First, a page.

A few things worth noting here…
1 | The things you need in a survival situation are developed during play. In other words, you become equipped for survival based on what you do during play.
Play is how you develop rapport, how you learn to work with each other, and how you stress-test the dynamic between you and someone else. In those moments when you need someone to turn to — it’s your playmates you’re going to call. Play is where you develop the relationships that you need to lean on when you find yourself in survival mode.
Play is also where you experiment with things, where you iterate on ideas, and where you develop a deep understanding of how stuff works. It’s this exact understanding that you’ll call on in survival.
2 | Survival is precise, but play fluctuates.
Trying to apply a survival mentality to a game of play means that you’ll be the loser.
Play evades all the rules of survival. It’s not about precision, and you can’t control it. It’s about the human interactions, and the mutually-generated rules that govern the group.
Your only way of succeeding in play is to engage with the group.
When you’re taking yourself too seriously, it’s an indicator that you’re in survival mode. And that stance ends up ruining the game for everyone…
Everyone who’s playing the game has an equal stake: all want to enjoy playing their part. If the game stops serving that purpose, they’ll leave and find a new game that does work for them. “Enjoy” doesn’t mean have it easy. It simply means they want to feel some sense of satisfaction from doing it.
And so, everyone will cooperate within reason with the needs of others and with the rules as they’re generated.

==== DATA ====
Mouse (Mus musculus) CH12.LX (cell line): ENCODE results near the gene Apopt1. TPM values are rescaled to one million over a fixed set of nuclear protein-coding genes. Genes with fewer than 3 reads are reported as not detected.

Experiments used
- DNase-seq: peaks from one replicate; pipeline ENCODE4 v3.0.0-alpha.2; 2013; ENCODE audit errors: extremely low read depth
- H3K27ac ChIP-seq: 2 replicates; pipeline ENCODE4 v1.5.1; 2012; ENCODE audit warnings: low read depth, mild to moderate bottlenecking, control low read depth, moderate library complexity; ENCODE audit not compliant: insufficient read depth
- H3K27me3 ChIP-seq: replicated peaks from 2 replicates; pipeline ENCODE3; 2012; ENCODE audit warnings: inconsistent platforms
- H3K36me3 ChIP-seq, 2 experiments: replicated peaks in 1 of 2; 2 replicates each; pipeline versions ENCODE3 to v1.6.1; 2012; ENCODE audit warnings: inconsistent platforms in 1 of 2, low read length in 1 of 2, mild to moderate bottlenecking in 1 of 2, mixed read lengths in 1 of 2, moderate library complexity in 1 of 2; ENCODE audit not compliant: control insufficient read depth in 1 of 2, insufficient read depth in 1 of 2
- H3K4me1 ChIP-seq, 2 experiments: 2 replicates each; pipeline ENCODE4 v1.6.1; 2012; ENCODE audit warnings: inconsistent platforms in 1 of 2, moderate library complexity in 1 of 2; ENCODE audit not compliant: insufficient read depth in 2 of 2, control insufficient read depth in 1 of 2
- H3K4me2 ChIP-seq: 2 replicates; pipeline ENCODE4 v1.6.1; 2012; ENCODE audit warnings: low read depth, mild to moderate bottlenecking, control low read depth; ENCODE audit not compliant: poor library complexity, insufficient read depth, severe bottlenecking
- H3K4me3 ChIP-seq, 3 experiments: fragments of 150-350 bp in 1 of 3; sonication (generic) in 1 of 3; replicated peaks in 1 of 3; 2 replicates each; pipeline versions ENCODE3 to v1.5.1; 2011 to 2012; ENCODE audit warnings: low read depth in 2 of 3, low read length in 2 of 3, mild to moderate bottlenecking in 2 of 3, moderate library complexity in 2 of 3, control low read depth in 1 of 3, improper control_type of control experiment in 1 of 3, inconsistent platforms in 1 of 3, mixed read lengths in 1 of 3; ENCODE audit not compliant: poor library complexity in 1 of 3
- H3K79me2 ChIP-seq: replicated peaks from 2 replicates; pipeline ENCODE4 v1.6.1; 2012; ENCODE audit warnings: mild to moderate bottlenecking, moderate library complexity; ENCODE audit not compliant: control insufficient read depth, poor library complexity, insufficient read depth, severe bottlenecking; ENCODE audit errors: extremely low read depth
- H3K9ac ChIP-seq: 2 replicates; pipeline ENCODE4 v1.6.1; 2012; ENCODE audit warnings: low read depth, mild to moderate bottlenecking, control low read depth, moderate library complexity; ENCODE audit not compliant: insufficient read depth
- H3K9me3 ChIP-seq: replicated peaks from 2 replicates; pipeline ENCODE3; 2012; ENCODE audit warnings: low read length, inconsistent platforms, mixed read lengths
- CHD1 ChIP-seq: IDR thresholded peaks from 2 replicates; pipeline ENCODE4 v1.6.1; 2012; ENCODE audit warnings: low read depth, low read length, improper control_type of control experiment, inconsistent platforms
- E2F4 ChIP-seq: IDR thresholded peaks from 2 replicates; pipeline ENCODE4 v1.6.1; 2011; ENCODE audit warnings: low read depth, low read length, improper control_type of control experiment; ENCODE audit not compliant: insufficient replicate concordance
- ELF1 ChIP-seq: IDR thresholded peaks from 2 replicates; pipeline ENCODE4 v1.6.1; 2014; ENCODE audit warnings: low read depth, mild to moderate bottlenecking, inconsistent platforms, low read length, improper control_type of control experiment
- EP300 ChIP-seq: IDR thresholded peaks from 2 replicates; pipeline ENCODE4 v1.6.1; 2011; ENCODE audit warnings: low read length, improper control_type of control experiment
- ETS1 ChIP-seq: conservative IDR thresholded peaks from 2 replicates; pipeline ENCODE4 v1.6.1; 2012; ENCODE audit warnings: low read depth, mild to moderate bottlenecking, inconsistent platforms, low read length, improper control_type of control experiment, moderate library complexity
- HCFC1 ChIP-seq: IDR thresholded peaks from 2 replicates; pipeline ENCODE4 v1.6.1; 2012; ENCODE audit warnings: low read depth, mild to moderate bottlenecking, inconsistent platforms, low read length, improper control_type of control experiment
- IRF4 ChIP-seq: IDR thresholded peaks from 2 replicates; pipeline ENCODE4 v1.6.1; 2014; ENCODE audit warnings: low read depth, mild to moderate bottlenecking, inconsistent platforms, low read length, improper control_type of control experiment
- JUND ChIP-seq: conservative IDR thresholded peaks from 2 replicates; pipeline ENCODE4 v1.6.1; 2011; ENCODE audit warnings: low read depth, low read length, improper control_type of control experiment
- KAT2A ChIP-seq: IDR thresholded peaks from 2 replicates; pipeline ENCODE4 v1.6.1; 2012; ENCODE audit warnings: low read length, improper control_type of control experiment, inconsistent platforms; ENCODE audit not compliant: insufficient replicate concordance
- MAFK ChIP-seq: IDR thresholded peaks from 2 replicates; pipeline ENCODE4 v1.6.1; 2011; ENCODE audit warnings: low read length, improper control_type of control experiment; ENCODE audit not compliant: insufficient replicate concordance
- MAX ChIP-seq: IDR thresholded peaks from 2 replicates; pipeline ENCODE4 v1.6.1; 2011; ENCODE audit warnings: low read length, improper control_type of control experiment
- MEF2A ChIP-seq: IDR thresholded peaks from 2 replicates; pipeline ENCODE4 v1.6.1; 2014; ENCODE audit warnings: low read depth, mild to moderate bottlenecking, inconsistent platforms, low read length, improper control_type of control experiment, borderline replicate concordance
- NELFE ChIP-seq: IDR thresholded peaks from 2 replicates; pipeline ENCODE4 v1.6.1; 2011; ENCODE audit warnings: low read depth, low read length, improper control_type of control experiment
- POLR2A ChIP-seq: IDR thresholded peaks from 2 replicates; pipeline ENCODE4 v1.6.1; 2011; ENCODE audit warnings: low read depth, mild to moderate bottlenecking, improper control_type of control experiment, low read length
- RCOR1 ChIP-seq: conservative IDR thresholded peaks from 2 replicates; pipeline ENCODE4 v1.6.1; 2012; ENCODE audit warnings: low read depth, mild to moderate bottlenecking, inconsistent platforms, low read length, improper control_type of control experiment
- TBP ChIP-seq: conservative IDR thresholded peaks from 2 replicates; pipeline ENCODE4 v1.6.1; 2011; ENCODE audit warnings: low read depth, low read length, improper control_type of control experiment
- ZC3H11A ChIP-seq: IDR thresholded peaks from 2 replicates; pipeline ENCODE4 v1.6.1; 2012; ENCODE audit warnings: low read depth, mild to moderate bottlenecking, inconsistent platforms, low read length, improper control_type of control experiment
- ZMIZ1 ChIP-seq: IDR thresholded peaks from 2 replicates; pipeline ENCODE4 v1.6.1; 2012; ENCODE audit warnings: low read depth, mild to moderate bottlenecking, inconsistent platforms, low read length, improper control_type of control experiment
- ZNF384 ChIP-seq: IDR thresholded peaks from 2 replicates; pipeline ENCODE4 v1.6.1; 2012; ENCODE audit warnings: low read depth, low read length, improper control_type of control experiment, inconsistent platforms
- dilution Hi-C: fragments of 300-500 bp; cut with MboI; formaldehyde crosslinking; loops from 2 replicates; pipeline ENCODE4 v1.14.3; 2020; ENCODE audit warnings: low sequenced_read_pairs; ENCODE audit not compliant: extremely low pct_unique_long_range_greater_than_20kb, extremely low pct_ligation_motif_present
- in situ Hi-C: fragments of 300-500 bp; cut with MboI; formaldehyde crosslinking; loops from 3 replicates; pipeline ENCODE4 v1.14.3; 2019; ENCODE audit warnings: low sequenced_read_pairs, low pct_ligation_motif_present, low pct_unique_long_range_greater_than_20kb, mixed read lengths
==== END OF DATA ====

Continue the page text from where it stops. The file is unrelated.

Problems crop up, however, when one person takes their own interpretation of the game too seriously.
Because everyone else isn’t there to play your game. They’re not there to make sure things go in the way that makes it pleasant for you. They’re there to play a fun game for them. And they’ll cooperate within reason with all other players in order to keep the game going. If the game ends, after all, that’s no fun for anyone.
So all players are willing to make some concessions and to abide by the agreed-upon rules in order to keep everyone happy so that the game continues. But as soon as someone starts acting like the game is supposed to be one very specific thing — more specific than what the group has agreed upon — if he starts behaving in a way that demands all other players to follow suit, and if all other players don’t like playing that way, the game will fall apart as the other players lose their interest.
When you make it too serious — when you pretend like it’s all survival — you’ve stopped playing. You’ve made it about you.
When you try to control the game too tightly, you lose.
When you obsess too needily over how things are going, how the other players are doing, you lose.
When you stop fighting through the problems that come up with the other players, you lose.
Creating anything worthwhile — doing anything generative — comes only from play
Only part of life is survival. The rest is play.
Play is where we generate, create, and connect. It’s where the magic of life happens.
The key part we often forget is that it should be treated like play. Most things in life should be treated like play.
Your world is a playground, full of invitations to join in. There are always group-generated rules for collaboration, and fighting to keep the thing going. When you can recognize these moments for what they are, you’ll become a much better player… and somewhat surprisingly, a lot of those outcomes you’ve been searching for will reveal themselves in your life after you (re)learn to play.